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Not all welcome Red Line

WMATAPublic TransportationStephanie Rawlings-Blake

Your article regarding the proposed Red Line in Baltimore ("Red Line interest high," June 11) is not complete. You report 400 contractors, engineering firms, investment bankers and rail-car manufacturers attended the meeting to inquire about how they can get a share of the money proposed for the Red Line.

What you leave out is the input from the Canton residents who don't want it. Several reasons they give are the line running down the middle of Boston Street and the fact that portions of Boston Street lie within a flood plain.

Mayor Stephanie Rawlings-Blake says it will create jobs, connect the city to the suburbs and improve neighborhoods and create an economic plus. Maybe Mayor Rawlings-Blake should come out to Owings Mills and review the mall that looks like a ghost town at the end of the Metro subway line and tell the unemployed people what a economic plus the Metro is. Better yet, she could tell the local volunteer fire company she is sorry city residents disrupted the carnival on the Metro lot, which caused it to be canceled in later years. This was the main revenue for an all-volunteer fire company.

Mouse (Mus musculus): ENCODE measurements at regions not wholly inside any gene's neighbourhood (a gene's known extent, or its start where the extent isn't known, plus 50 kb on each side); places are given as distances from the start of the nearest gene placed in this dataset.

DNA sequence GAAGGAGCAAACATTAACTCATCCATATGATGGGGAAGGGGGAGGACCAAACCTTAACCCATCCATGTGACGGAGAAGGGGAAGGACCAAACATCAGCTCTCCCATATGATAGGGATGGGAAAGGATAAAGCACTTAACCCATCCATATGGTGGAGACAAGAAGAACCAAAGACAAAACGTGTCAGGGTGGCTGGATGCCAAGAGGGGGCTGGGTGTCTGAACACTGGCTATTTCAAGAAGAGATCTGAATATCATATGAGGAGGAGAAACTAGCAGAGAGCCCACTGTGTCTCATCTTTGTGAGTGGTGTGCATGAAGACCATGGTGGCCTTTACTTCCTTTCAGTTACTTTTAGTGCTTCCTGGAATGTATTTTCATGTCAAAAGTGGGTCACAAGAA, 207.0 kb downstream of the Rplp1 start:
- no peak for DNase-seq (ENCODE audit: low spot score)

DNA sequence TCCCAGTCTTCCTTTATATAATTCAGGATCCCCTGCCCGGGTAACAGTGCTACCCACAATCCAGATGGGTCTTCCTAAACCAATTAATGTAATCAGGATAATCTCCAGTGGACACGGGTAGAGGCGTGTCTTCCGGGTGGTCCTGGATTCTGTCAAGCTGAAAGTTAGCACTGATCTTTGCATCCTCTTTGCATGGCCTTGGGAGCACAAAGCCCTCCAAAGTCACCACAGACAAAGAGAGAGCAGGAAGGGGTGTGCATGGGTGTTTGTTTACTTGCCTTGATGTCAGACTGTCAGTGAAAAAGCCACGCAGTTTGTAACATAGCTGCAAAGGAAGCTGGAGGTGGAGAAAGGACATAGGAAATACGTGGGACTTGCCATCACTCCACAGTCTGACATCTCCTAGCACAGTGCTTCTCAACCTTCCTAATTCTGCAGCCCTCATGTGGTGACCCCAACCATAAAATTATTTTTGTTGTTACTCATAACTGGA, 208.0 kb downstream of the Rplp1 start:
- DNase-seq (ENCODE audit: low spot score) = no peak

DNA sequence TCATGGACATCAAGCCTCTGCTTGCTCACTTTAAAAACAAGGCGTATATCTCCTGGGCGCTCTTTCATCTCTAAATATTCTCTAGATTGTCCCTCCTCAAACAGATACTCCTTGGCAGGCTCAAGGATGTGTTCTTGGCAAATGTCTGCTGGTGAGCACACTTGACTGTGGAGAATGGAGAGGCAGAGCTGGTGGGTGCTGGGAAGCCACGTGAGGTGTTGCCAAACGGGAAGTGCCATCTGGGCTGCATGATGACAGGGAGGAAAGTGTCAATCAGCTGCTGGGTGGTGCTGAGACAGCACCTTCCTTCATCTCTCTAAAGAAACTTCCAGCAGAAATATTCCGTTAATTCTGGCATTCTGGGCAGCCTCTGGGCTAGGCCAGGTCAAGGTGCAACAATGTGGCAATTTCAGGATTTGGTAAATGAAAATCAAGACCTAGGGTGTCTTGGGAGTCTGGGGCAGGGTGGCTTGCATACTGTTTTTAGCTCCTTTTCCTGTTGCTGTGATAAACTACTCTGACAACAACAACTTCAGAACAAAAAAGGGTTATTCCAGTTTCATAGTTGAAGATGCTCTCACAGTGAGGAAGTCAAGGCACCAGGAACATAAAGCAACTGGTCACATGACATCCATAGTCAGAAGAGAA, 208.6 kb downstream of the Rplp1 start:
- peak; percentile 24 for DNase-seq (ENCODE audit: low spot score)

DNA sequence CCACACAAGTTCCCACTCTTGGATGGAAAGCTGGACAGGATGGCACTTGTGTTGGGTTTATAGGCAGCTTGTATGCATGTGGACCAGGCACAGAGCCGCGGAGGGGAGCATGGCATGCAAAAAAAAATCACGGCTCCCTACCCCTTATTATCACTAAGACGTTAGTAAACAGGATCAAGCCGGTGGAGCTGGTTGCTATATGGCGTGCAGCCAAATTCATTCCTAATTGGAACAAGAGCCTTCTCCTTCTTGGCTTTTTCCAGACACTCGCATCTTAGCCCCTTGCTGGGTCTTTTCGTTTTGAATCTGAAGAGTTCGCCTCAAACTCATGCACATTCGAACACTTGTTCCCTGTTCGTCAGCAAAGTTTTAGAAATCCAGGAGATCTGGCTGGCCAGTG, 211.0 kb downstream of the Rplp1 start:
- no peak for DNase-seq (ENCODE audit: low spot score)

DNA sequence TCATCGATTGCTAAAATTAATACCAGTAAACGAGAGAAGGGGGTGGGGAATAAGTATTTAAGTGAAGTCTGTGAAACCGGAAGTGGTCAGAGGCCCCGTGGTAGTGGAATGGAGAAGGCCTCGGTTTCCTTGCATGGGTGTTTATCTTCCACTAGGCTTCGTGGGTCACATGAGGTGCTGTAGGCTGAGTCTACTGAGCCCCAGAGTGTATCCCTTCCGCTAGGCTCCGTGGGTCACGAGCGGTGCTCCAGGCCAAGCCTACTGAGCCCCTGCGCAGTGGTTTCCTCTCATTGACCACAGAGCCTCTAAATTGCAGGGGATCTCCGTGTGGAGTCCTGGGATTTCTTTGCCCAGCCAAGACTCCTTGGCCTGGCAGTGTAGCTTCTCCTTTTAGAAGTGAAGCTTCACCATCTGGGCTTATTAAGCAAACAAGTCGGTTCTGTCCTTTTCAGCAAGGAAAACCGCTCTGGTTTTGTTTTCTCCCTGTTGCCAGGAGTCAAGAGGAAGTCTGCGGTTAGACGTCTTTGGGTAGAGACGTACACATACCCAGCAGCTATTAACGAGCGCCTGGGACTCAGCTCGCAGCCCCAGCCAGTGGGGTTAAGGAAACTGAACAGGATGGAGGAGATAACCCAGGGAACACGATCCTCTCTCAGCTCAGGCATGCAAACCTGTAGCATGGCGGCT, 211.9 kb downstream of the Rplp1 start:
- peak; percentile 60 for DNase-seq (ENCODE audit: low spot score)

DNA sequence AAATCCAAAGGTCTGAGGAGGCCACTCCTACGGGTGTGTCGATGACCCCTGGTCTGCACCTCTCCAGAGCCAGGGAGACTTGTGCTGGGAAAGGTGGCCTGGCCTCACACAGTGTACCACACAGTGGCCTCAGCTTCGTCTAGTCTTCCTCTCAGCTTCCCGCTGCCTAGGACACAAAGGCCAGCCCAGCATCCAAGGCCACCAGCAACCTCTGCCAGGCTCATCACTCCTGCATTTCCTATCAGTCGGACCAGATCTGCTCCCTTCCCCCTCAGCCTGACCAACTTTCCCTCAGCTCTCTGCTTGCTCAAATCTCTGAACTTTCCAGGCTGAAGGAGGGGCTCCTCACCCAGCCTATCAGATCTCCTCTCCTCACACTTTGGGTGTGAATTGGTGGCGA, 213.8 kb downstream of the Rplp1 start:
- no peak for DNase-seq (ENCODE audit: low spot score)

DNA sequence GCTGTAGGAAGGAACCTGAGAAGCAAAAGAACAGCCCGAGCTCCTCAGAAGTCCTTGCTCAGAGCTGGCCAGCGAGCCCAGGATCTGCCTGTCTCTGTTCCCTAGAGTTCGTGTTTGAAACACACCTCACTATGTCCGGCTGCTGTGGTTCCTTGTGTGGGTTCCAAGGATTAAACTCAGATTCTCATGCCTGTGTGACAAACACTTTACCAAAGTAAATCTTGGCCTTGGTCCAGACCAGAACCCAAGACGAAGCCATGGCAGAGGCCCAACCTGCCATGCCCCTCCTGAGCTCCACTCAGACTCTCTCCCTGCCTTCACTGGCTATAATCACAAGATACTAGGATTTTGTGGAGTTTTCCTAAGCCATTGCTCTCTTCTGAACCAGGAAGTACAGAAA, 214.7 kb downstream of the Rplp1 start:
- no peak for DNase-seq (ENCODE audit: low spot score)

Your article also points out the increase in the gas tax will raise expectations for funding. Why do my gas taxes go to fund public transportation instead of fixing the roads we currently have? Let the people who use public transportation pay for the cost and raise their fares instead of my gas tax.

J. Michael Collins, Reisterstown

Copyright © 2014, The Baltimore Sun
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